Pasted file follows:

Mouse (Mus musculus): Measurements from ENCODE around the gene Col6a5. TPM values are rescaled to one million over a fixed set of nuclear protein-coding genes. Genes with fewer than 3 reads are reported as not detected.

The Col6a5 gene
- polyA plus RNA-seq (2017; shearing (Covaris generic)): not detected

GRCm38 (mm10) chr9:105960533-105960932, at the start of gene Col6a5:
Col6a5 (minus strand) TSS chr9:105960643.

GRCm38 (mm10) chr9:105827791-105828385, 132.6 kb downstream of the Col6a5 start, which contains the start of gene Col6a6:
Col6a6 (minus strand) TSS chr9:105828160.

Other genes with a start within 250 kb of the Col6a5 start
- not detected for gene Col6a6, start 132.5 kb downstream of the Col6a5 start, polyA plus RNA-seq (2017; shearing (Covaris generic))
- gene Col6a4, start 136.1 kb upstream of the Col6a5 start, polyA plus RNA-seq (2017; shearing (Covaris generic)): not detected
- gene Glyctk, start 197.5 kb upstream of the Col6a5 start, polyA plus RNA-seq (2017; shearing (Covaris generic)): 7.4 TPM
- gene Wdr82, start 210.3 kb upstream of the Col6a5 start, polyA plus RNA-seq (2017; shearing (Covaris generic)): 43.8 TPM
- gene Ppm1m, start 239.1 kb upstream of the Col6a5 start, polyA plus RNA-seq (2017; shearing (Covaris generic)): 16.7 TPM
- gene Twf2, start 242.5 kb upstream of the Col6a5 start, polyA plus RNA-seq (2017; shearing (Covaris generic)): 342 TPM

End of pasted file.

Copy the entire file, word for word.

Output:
Mouse (Mus musculus): Measurements from ENCODE around the gene Col6a5. TPM values are rescaled to one million over a fixed set of nuclear protein-coding genes. Genes with fewer than 3 reads are reported as not detected.

The Col6a5 gene
- polyA plus RNA-seq (2017; shearing (Covaris generic)): not detected

GRCm38 (mm10) chr9:105960533-105960932, at the start of gene Col6a5:
Col6a5 (minus strand) TSS chr9:105960643.

GRCm38 (mm10) chr9:105827791-105828385, 132.6 kb downstream of the Col6a5 start, which contains the start of gene Col6a6:
Col6a6 (minus strand) TSS chr9:105828160.

Other genes with a start within 250 kb of the Col6a5 start
- not detected for gene Col6a6, start 132.5 kb downstream of the Col6a5 start, polyA plus RNA-seq (2017; shearing (Covaris generic))
- gene Col6a4, start 136.1 kb upstream of the Col6a5 start, polyA plus RNA-seq (2017; shearing (Covaris generic)): not detected
- gene Glyctk, start 197.5 kb upstream of the Col6a5 start, polyA plus RNA-seq (2017; shearing (Covaris generic)): 7.4 TPM
- gene Wdr82, start 210.3 kb upstream of the Col6a5 start, polyA plus RNA-seq (2017; shearing (Covaris generic)): 43.8 TPM
- gene Ppm1m, start 239.1 kb upstream of the Col6a5 start, polyA plus RNA-seq (2017; shearing (Covaris generic)): 16.7 TPM
- gene Twf2, start 242.5 kb upstream of the Col6a5 start, polyA plus RNA-seq (2017; shearing (Covaris generic)): 342 TPM